skip to content

Cambridge NERC Doctoral Training Partnerships

Graduate Research Opportunities

Supervisors: Oliver Shorttle (Earth Sciences & Institute of Astronomy), Neil Davies (Earth Sciences) and Ed Tipper (Earth Sciences)

Importance of the area of research:

Chemical weathering of the continents is a fundamental part of global geochemical cycles, releasing solutes to the biosphere and through its involvement in the carbon cycle forming a core part of Earth's climate thermostat.  However, there is a short circuit in the silicate weathering network: the formation of secondary clays on the continents and in the oceans ‘reverses' the weathering process, sequestering cations into aluminosilicate minerals and releasing CO2 back to the atmosphere.  Depending on where secondary clay formation occurs, cations may in this way be trapped from ever entering the oceans, thus altering ocean chemistry and limiting the supply of bioessential elements to marine life.  Recent research points towards large changes in clay mineral production on Earth's continents during the Palaeozoic, with the pre-vegetated world having substantially lower clay production rates compared with the modern-day.  These observations raise important questions about the efficiency of silicate weathering on the early Earth, and how continental run off influenced ocean chemistry in deep time.  Addressing these questions will be the core of this project.

Project summary:

This project will constrain the weathering processes operating on the early, pre-vegetated, Earth through geochemical and mineralogical study of mudrocks.  Mudrocks form a key archive of the climatic, tectonic and biological history of Earth, yet their detailed character is often overlooked.  The extent to which mudrocks comprise fines produced by mechanical erosion of the continents vs. secondary clay minerals, has major implications for past silicate weathering fluxes.  A complementary isotopic tracer of weathering is the Li isotopic composition of mudrocks, which experiences significant fractionation on clay mineral formation.  This project's focus on an Ediacaran-Cambrian age source-to-sink sedimentary environment will provide an ideal case study to exploit both these mineral and stable isotope proxies and characterise how a key geochemical cycle operated before the rise of plants.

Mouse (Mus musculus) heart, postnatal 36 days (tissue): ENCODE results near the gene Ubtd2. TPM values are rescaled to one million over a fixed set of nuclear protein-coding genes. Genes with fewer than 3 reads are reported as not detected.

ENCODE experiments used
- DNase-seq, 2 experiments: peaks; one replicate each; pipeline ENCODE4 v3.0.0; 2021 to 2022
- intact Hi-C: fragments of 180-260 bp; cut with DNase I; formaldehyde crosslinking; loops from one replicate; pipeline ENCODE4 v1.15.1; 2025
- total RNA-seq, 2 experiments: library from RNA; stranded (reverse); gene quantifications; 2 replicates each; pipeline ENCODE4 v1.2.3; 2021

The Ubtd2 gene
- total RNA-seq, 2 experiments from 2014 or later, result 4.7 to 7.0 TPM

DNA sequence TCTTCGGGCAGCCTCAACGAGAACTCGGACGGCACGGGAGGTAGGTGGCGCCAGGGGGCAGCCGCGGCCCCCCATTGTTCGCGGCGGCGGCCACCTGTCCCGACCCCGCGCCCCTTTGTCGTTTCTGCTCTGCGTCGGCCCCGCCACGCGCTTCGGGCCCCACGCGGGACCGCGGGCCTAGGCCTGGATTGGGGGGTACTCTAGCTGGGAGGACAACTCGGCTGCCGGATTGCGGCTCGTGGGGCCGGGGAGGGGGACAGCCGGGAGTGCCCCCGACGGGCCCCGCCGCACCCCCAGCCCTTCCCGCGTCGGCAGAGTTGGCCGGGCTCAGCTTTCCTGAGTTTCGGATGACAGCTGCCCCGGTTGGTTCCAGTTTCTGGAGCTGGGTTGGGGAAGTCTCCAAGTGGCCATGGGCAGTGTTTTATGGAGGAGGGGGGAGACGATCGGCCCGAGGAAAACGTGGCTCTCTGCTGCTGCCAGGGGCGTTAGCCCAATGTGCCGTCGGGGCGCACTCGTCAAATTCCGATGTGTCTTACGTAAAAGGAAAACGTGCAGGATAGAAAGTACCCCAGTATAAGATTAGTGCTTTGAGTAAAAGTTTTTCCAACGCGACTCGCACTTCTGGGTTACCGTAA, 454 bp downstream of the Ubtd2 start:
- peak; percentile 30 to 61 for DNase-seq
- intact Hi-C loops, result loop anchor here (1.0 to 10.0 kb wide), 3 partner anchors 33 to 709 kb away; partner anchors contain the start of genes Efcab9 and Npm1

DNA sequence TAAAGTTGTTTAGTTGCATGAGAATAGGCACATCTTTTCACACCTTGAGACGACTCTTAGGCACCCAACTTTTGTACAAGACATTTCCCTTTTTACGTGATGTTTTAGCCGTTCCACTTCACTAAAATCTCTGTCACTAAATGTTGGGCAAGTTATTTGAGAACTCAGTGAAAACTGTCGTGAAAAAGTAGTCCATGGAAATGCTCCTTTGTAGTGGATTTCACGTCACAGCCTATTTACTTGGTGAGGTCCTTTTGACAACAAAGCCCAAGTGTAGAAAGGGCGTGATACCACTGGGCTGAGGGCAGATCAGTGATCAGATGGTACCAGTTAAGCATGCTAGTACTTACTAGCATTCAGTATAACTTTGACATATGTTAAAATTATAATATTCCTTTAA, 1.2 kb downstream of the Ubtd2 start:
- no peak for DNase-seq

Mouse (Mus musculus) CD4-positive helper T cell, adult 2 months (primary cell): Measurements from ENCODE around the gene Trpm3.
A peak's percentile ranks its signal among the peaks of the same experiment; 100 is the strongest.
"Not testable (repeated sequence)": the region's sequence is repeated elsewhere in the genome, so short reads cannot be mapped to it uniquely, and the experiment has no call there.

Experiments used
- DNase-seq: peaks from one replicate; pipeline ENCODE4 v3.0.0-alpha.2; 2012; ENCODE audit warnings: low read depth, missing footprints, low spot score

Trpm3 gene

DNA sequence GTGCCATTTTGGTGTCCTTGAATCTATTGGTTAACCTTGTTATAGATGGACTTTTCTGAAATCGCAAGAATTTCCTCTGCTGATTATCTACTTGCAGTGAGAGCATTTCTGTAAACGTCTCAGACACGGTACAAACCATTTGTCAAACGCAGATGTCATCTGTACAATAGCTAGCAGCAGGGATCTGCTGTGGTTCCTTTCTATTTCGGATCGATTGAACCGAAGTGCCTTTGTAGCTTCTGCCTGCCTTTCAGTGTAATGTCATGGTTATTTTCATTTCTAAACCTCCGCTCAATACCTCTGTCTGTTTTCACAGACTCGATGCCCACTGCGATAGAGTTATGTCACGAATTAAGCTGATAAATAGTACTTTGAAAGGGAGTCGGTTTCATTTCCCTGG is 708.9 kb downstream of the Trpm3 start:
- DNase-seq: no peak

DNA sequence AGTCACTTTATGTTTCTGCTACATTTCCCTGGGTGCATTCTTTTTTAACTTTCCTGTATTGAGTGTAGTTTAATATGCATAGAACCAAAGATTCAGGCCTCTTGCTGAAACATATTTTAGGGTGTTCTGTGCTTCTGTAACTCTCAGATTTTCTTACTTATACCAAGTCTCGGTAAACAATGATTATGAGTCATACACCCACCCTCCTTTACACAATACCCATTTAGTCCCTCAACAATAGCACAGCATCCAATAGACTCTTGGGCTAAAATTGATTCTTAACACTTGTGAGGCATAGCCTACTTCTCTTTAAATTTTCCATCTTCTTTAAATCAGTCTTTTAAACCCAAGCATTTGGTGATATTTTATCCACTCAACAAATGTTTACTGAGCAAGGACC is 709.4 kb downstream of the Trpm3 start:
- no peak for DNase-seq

What the student will do:

The project will comprise three main components: 1) Field work will be undertaken in the Series Rouge, a succession of Ediacaran-Cambrian strata in northern France and the Channel Islands, which is well characterised in terms of depositional environment.  The Series Rouge contains sedimentary rocks and basement ranging from weathered protolith, through alluvial, lacustrine, and marine sinks.  Samples collected across these facies will be used to characterise the chemical and mineral evolution of weathering products in different sub-environments of a pre-vegetation regime. 2) Detailed mineral analysis will be performed on the terrestrial and marine mudrock samples.  X-ray diffraction and scanning electron microscopy techniques will be used to identify clay mineralogy. This work is key for constraining the degree and locus of reverse weathering represented by palaeozoic mudrocks.  3) Li isotope analyses will be made on bulk rock and clay separates to constrain the paleo-weathering-intensity experienced by the sediments.  Isotopic fractionation of the sediments from their source rocks will more broadly provide insight into processes driving Li isotopic evolution of seawater.

Please contact the lead supervisor directly for further information relating to what the successful applicant will be expected to do, training to be provided, and any specific educational background requirements.


Dosseto, A., Vigier, N., Joannes-Boyau, R., Moffat, I., Singh, T. & Srivastava, P. 2015. Rapid response of silicate weathering rates to climate change in the Himalaya. Geochemical Perspective Letters, vol. 1, pp.10-19, DOI: 10.7185/geochemlet.1502.

McMahon, W.J., Davies, N.S., Went, D.J., 2017, Negligible microbial matground influence on pre-vegetation river functioning: Evidence from the Ediacaran-Lower Cambrian Series Rouge, France.  Precambrian Research, vol. 292, pp. 13-34.

Tosca, N.J., Johnston, D.T., Mushegian, A., Rothman, D.H., Summons, R.E. & Knoll, A.H. 2010. Clay mineralogy, organic carbon burial, and redox evolution in Proterozoic oceans. Geochimica et Cosmochimica Acta, vol. 74, pp.1579-1592, DOI:10.1016/j.gca.2009.

Follow this link to find out about applying for this project.

Other projects available from the Lead Supervisor can be viewed here.

There is currently no content classified with this term.